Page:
Published: 03rd June 2020
How Jyothirgamaya Foundation fights for accessibility and champions disability rights
Tiffany Brar, a 29-year-old visually-impaired social activist set up the organisation in 2012 with a grand vision to train visually impaired children in important life and vocational skills
At the Jyothirgamaya Training Centre, opening doors are the first order of business. The charitable organisation that works for the rehabilitation of visually impaired people caters to students over the age of 18 and works to offer opportunities to anyone who needs it the most. They train students in computer and access technology by assisting them with the help of screen readers in computers, Android and iPhone devices.
Tiffany Brar, a 29-year-old visually-impaired social activist set up the organisation in 2012 with a grand vision. She says, “We work mostly for the youth. This is fully-fledged employability training. A lot of representatives and volunteers from companies take soft-skill and interpersonal skills classes. We also offer English language sessions and blind yoga sessions with international instructors. In 2019, we introduced vocational training like basket weaving, making dream catchers and others.”
WINGED UP: Founder Tiffany Brar with Kerala Health Minister KK Shailaja
The residential programme lasts for a duration of 4-5 months with over 4 batches with a maximum of 8-10 students participating in a year with food and accomodation. Just recovering from the effects of the Coronavirus, their students have been strictly advised to stay within the confines of their own home. In the meantime, the organisation has managed to reach out to their students over online courses on subjects like Advanced Android Learning. They also reached out to the families that would need some support with food and resources.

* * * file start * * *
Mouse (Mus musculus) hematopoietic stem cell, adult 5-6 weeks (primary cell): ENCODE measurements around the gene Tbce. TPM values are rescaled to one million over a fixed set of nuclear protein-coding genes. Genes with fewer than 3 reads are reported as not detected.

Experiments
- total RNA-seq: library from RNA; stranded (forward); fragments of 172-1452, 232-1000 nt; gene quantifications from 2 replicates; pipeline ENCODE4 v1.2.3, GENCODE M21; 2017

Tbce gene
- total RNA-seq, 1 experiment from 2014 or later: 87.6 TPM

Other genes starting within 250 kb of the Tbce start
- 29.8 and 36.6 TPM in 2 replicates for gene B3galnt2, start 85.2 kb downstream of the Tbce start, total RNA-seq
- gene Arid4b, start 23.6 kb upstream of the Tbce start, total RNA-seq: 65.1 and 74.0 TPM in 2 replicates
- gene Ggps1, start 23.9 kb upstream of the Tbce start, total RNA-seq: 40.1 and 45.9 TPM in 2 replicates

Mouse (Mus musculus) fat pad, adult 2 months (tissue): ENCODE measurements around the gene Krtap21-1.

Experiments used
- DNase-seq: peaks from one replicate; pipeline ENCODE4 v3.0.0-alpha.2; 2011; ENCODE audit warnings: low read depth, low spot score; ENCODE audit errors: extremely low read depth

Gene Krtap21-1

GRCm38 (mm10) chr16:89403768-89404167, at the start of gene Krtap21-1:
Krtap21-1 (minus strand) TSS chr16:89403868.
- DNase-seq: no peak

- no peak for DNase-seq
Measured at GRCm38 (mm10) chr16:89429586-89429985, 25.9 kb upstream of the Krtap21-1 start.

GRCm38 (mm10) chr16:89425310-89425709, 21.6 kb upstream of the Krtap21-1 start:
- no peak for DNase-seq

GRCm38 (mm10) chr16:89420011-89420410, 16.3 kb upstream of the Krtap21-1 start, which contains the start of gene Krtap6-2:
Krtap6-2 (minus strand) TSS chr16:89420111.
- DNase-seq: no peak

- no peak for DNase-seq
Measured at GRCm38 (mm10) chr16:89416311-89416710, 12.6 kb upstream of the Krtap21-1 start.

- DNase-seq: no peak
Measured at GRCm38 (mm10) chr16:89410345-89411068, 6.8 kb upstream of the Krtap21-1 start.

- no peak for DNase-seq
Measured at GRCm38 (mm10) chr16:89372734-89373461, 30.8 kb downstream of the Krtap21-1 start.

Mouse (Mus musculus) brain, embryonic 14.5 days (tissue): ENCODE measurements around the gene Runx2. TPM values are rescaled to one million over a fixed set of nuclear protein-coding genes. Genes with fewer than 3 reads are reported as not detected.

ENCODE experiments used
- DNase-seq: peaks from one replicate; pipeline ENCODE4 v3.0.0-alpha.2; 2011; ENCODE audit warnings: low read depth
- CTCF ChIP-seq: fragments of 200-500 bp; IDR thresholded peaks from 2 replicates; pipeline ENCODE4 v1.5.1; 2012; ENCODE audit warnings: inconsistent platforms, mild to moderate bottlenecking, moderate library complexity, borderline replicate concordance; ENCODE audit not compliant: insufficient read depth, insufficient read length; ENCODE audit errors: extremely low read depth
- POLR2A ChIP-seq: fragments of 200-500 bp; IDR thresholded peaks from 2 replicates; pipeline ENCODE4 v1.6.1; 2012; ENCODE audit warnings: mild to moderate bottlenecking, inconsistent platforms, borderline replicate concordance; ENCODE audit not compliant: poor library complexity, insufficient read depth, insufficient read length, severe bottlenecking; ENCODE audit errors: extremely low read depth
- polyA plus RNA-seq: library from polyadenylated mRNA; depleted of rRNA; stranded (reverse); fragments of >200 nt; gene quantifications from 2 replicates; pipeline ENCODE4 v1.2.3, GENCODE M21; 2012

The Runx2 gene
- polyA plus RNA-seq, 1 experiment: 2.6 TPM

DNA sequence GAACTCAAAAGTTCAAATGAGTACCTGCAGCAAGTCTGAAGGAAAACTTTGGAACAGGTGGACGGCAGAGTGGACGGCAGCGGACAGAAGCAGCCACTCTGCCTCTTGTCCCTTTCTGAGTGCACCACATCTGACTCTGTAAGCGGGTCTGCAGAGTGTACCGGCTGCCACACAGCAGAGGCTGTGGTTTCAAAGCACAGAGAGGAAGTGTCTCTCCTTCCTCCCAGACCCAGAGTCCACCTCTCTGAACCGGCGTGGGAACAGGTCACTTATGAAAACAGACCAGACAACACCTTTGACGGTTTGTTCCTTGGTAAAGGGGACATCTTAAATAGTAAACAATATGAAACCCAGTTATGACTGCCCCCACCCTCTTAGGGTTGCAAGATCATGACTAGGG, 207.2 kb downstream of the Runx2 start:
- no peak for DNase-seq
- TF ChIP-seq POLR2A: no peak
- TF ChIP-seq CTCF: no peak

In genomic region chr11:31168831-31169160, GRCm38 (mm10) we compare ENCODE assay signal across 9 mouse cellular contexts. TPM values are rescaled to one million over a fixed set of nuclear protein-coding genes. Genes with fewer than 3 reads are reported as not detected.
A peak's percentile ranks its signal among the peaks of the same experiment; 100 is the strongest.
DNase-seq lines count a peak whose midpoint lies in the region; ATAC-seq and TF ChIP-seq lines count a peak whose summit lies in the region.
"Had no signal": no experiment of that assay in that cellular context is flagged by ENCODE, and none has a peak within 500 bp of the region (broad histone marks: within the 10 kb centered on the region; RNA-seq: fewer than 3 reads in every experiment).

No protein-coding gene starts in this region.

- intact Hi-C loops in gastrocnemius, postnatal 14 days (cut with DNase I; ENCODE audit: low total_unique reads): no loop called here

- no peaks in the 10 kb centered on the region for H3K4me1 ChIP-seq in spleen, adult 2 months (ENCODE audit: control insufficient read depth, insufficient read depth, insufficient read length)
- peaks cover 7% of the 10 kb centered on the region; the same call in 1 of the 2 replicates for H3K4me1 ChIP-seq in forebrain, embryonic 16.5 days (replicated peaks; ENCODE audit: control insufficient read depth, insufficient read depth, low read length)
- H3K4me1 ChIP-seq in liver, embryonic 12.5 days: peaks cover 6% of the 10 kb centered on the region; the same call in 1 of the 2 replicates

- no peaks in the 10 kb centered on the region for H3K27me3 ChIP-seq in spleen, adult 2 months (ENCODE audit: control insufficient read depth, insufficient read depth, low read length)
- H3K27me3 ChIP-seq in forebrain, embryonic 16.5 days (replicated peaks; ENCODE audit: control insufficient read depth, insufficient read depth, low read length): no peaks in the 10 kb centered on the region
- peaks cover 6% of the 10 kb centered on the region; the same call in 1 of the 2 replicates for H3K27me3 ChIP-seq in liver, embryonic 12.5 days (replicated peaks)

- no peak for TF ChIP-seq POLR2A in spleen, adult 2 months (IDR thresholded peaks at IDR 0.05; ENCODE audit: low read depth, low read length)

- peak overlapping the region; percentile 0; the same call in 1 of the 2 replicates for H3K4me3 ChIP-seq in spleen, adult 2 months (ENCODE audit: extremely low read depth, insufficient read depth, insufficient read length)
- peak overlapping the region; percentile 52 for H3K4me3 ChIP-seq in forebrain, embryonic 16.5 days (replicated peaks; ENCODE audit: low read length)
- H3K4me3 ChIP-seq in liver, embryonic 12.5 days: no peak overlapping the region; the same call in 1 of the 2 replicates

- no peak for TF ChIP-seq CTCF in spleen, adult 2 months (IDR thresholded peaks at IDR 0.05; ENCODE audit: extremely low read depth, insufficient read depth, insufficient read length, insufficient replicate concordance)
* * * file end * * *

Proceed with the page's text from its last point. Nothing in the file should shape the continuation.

While the students were in waiting, the organisation resumed its working in making the world easier for those who are visually impaired to survive. Tiffany had consultations with similar organisations in Mumbai and Delhi about how to support the community at a time like this. about She says, “Our conversations have been about the difficulty for families, especially when it comes to food and sanitation. We have sent reports on promoting accessibility. For instance, even the Aarogya Setu app is not disabled-friendly. We have been posting and conducting discussions to advocate for inclusion and accessibility through this time.”
SCHOOL'S OUT: The organisation also conducts classest to sensitise schools in disability rights
The organisation also works to sensitise schools and colleges about promoting disability rights and how to be aware about the needs of disabled students. Over the past few years, they gave also been working with the Social Justice Department about changes that can be made in the legal structure to accomodate the needs of the differently-abled.
“The lockdown has been different for each one of us,” says Tiffany, “The idea of sitting at home without seeing the outside world hits everyone differently. Disabled people are not one large category. There are many types of disabled people who have specific needs. We have been suggesting that the government should set up a helpline to help people with disabilities and reach out to them.”